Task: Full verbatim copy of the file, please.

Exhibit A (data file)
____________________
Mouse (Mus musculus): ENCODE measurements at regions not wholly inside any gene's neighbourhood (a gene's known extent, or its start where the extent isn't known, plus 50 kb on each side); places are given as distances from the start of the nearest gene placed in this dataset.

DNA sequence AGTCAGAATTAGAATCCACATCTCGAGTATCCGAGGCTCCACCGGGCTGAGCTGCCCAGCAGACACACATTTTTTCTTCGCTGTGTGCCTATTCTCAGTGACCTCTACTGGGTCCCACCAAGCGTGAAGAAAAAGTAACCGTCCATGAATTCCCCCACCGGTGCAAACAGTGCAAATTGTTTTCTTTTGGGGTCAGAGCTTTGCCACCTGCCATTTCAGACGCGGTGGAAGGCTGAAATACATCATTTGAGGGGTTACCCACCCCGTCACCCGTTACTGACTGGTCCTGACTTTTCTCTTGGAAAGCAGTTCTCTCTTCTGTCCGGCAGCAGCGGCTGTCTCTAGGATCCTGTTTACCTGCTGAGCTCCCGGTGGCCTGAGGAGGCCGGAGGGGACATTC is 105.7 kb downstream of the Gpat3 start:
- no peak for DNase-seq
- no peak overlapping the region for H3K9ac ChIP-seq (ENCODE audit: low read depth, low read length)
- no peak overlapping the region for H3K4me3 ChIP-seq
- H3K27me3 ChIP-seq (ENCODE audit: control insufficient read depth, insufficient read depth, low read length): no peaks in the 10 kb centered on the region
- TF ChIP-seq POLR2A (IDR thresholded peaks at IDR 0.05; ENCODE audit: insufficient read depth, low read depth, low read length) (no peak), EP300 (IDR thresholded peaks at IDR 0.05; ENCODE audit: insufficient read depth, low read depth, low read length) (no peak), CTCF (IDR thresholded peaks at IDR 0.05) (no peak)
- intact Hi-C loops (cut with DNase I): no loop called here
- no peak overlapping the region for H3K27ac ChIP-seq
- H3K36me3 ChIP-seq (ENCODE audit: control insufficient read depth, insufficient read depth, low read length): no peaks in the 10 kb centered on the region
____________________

Mouse (Mus musculus): ENCODE measurements at regions not wholly inside any gene's neighbourhood (a gene's known extent, or its start where the extent isn't known, plus 50 kb on each side); places are given as distances from the start of the nearest gene placed in this dataset.

DNA sequence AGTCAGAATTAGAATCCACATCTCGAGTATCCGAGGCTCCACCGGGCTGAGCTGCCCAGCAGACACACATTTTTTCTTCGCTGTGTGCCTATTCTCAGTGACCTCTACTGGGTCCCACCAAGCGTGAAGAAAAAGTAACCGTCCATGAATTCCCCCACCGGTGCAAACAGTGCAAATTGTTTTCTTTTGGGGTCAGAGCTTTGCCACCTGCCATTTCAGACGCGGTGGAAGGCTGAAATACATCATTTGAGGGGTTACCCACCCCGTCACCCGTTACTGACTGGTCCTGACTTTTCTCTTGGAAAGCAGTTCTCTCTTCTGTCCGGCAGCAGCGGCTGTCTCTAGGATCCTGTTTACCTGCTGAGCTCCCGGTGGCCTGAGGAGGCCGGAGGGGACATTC is 105.7 kb downstream of the Gpat3 start:
- no peak for DNase-seq
- no peak overlapping the region for H3K9ac ChIP-seq (ENCODE audit: low read depth, low read length)
- no peak overlapping the region for H3K4me3 ChIP-seq
- H3K27me3 ChIP-seq (ENCODE audit: control insufficient read depth, insufficient read depth, low read length): no peaks in the 10 kb centered on the region
- TF ChIP-seq POLR2A (IDR thresholded peaks at IDR 0.05; ENCODE audit: insufficient read depth, low read depth, low read length) (no peak), EP300 (IDR thresholded peaks at IDR 0.05; ENCODE audit: insufficient read depth, low read depth, low read length) (no peak), CTCF (IDR thresholded peaks at IDR 0.05) (no peak)
- intact Hi-C loops (cut with DNase I): no loop called here
- no peak overlapping the region for H3K27ac ChIP-seq
- H3K36me3 ChIP-seq (ENCODE audit: control insufficient read depth, insufficient read depth, low read length): no peaks in the 10 kb centered on the region